Wednesday, July 6, 2016

Introduction: Social Justice

I was up and early today around 7:00 AM. I made plans with Allonna, Diana, and Chris to hang out and get breakfast together. It’s been a couple days since we all were together so it was nice knowing how everyone liked the program so far. We met outside our dorms in the Quad walked together to the 1920’s Commons, our breakfast and dinner dining hall. The breakfast they had there was a lot better than the first dinner we had. The pancakes I had were soft and tasty and they actually had juicy turkey sausage that I was able to eat. All of us were just relaxing talking to each other while eating like we always did. None of us knew what we should bring for the first day. We headed back to the Quad area a little bit early so we would have the chance to get what we needed before class.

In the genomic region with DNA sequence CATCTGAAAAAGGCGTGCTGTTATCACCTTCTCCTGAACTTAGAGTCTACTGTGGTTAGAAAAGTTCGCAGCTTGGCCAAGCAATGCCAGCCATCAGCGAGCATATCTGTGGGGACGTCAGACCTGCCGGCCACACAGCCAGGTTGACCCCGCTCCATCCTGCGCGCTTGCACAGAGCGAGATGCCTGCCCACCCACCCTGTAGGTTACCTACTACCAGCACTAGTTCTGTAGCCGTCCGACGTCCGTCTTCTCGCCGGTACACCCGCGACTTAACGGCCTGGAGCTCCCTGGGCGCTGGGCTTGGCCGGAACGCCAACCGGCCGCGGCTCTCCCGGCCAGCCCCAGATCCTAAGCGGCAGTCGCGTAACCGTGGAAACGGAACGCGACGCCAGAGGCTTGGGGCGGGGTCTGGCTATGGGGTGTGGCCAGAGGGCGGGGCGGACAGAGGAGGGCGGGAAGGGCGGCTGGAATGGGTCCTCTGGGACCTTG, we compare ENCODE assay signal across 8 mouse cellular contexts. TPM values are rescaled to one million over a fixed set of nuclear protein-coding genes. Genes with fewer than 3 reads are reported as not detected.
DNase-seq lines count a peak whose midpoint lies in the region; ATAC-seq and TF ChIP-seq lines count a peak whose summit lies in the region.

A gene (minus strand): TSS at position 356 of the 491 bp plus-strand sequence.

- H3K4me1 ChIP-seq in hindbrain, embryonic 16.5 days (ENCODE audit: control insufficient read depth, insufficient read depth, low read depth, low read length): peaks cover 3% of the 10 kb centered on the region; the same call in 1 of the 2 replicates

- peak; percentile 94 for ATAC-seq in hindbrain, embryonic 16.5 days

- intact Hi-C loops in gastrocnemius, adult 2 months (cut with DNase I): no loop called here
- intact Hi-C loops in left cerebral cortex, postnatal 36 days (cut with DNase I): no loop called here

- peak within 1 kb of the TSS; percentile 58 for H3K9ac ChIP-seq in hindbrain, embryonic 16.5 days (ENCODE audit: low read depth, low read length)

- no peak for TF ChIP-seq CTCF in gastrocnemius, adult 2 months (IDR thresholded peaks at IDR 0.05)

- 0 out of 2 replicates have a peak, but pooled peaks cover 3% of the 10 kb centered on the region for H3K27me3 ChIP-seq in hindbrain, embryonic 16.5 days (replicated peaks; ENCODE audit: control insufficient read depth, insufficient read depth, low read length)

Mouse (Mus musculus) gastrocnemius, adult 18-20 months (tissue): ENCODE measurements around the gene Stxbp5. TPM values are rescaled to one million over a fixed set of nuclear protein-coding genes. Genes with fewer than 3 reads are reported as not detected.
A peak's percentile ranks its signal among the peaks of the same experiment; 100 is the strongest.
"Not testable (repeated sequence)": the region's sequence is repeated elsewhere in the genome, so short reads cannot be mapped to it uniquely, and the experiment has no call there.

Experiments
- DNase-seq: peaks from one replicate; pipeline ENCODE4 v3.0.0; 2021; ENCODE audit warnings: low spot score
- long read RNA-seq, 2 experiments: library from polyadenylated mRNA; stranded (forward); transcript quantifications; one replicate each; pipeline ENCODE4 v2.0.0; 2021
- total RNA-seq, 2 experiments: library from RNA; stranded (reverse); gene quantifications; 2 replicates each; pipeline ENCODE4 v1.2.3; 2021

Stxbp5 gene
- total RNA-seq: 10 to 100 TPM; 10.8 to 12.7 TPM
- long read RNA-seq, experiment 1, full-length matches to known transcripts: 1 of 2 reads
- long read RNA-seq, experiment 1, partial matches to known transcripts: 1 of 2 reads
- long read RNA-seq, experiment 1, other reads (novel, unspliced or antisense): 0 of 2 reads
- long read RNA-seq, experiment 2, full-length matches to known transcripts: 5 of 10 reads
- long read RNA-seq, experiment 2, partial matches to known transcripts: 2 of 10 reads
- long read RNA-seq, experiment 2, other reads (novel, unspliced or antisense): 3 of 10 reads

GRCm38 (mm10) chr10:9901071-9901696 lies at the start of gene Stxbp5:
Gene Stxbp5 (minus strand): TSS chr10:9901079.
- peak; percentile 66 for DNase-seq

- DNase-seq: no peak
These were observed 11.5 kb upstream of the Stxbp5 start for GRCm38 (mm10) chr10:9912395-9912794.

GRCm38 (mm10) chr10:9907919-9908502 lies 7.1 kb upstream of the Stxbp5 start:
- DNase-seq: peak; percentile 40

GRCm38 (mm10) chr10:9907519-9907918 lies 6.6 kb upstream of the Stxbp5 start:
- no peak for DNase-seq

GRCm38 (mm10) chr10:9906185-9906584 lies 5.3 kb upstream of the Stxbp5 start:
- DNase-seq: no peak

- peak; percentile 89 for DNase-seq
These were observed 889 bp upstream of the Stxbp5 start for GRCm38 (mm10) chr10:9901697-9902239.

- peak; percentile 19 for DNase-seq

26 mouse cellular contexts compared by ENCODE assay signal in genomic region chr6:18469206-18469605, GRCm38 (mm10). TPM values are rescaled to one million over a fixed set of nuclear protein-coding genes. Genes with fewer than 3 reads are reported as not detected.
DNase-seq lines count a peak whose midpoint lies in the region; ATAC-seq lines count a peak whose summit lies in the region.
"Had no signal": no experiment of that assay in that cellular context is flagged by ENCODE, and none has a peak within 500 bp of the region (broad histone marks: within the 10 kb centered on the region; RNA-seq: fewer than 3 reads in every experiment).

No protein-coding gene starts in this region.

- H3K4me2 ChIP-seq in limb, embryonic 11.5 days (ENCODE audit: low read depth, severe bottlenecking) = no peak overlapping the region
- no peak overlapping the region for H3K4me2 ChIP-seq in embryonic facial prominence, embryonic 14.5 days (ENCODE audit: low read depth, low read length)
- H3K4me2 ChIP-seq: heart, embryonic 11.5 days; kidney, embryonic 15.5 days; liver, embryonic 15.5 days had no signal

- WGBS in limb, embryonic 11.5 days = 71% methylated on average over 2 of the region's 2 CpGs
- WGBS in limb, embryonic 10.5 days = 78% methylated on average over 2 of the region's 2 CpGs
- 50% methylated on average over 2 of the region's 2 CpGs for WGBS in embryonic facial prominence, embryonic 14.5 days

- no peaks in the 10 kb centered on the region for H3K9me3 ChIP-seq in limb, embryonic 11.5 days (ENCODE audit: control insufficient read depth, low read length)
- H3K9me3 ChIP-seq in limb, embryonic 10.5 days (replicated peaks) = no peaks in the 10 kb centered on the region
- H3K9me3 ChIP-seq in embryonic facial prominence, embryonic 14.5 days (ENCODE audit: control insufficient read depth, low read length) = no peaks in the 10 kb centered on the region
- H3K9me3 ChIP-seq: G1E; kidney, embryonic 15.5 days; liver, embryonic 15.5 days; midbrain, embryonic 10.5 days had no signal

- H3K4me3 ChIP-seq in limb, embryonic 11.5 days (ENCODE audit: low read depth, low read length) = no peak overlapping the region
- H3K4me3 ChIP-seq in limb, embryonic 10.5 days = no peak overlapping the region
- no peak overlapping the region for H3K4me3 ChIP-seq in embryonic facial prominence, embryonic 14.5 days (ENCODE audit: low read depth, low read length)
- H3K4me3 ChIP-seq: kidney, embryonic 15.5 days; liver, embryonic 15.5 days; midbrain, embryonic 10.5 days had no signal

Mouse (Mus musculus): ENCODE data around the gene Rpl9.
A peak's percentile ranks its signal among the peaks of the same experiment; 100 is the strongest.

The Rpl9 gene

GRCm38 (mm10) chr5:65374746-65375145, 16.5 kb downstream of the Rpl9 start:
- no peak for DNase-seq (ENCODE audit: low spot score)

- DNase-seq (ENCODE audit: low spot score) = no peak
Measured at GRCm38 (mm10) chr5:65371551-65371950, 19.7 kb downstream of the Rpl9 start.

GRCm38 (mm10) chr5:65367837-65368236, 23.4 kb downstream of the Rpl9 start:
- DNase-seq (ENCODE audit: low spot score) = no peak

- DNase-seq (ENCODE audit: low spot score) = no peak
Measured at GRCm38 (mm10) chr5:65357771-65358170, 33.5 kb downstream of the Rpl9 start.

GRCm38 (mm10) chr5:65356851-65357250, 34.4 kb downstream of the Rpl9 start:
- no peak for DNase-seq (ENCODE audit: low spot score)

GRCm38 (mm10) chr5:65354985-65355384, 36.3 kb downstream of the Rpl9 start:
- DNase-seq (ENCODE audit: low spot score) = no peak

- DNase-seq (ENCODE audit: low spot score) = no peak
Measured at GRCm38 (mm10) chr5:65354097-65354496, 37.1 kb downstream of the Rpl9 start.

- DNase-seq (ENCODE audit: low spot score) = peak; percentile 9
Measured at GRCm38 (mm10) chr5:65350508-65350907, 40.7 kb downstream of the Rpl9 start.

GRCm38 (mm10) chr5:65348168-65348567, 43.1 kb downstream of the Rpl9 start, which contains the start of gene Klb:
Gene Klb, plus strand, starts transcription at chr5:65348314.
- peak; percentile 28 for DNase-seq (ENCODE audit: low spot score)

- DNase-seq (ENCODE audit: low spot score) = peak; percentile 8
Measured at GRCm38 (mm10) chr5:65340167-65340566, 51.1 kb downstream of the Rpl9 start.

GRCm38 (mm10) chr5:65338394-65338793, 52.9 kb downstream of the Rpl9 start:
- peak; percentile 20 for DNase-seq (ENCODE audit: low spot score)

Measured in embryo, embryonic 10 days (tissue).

In my room, I grabbed my backpack along with my binder and paper to inside of it. Double checking that I had my keys, I headed out the door and down into the Quad. We were all split up by program to make it easier to show us to our classes. RC’s had signs up showing which program they were assigned; if you had that program, you would go stand next to the RC holding it. Finding the Social Justice group wasn’t hard. Mainly because I saw it as I was walking into the Quad to get my backpack, already knowing where to go.

Social Justice Group